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Afro-Latinos, the real cowboys

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Artists of all kinds from African and Latino heritages were featured Thursday in a Black History Month presentation highlighting works dating back to the early 1500s.

Adjunct history professor Jackie Stroud presented examples of the artists’ works and contributions to the world of art in the First Year Center in the library.

Carnival in BrazilStroud has been teaching at CSU-Pueblo for more than four years and has also taught at Winona State University in Minnesota. While at WSU, Stroud was a member of the Multicultural Committee for 13 years.

“I truly believe the world of art is more multi-faceted than people can wrap their minds around,” Stroud said.

The presentation included photography, paintings and drawings from African, Cuban, Brazilian, Peruvian and Mexican artists, to name a few.

In addition, Stroud said Afro-Latino contributions did not stop with art.

“People have the impression that cowboys originated from the West in America,” Stroud said.

Cowboy movies began appearing as early as the 1920s, and Stroud said she feels that is when and where Americans made the assumption about the cowboy.

Africans were great horsemen, Stroud said, as she emphasized the role they played in the cowboy culture.

“They made the first leather saddles and chaps,” Stroud said, “not to mention the metal spurs which they made.”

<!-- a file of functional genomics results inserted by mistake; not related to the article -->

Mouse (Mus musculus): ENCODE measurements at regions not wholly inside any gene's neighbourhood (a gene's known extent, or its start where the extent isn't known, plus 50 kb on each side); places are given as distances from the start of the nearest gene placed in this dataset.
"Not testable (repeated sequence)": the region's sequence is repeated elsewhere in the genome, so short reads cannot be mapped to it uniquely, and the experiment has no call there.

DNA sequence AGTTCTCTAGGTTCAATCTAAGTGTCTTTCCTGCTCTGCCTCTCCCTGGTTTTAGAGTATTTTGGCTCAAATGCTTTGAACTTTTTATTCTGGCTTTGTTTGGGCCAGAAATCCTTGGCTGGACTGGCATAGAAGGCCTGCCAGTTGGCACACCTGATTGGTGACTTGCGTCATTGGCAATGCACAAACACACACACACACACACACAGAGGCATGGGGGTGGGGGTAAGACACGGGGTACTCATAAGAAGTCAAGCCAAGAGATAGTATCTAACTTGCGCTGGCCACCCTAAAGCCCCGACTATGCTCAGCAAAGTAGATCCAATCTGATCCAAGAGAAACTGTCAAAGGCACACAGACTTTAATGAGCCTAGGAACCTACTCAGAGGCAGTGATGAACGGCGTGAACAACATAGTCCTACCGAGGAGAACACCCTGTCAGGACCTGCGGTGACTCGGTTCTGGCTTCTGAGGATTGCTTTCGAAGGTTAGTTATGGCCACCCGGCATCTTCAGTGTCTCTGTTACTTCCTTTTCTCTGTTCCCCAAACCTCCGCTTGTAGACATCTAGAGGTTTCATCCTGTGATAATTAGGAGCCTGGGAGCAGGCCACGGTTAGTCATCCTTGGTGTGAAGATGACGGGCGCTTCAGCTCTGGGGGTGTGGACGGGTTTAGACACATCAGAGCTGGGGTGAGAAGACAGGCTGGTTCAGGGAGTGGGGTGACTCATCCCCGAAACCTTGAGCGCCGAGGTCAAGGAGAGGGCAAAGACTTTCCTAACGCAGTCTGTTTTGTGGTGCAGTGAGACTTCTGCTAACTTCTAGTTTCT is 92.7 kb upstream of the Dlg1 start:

Metalworking was a common skill which Africans in Kenya and Congo were accustomed to. In addition, the modern spurs, metal details on cowboy attire and the oversized belt buckle were all originated from African metalworking.

Stroud also said Africans were raising cattle in Kenya long before the Americans of the west.

“Obviously, there is a huge African influence in America,” Stroud said.

In addition to the African cowboy influence, the Latin American culture also influenced the
culture.
For example, poet Gabina Ezeira and other 19th century poets wrote about the Afro-Latino cowboys’ lives, songs, dialects and environment.

“Gaucho guitar men from Argentina would even use African words in their songs,” Stroud said. “The fusion of cultures is astounding.”

The population of Africans in Latin American countries is a testament to the gathering of the heritages, Stroud said.

Also, cowboys became the main subject of art in Latin America, Stroud said.

For instance, Stroud presented some paintings and sketches of Bose Ikard who was originally a slave in the U.S. and later became one of the first black cowboys. Ikard was also one of the first cowboys to travel the trails in Colorado.

“As a slave, Ikard found his way off the plantation and into the wild,” Stroud said. “The Wild West in fact.”

In addition to Stroud’s presentation of Afro-Latinos as the first real cowboys, she also said there is a reason why most people do not know or understand this reality.

“People hear the word ‘Africans’ and immediately think slavery,” Stroud said.

She said she wants people of all cultures to realize that slavery is not what the Africans were and are about.

“The art world goes beyond slavery,” Stroud said.

Talking about this reality will not completely change the stereotype because the world is about seeing and believing, Stroud said.

In addition, Stroud said she wished more people would attend events like this because it they contribute to the understanding and discovery. A total of six students, along with President Joseph Garcia attended Stroud’s presentation.

“Breaking ignorance means breaking the silence,” Stroud said.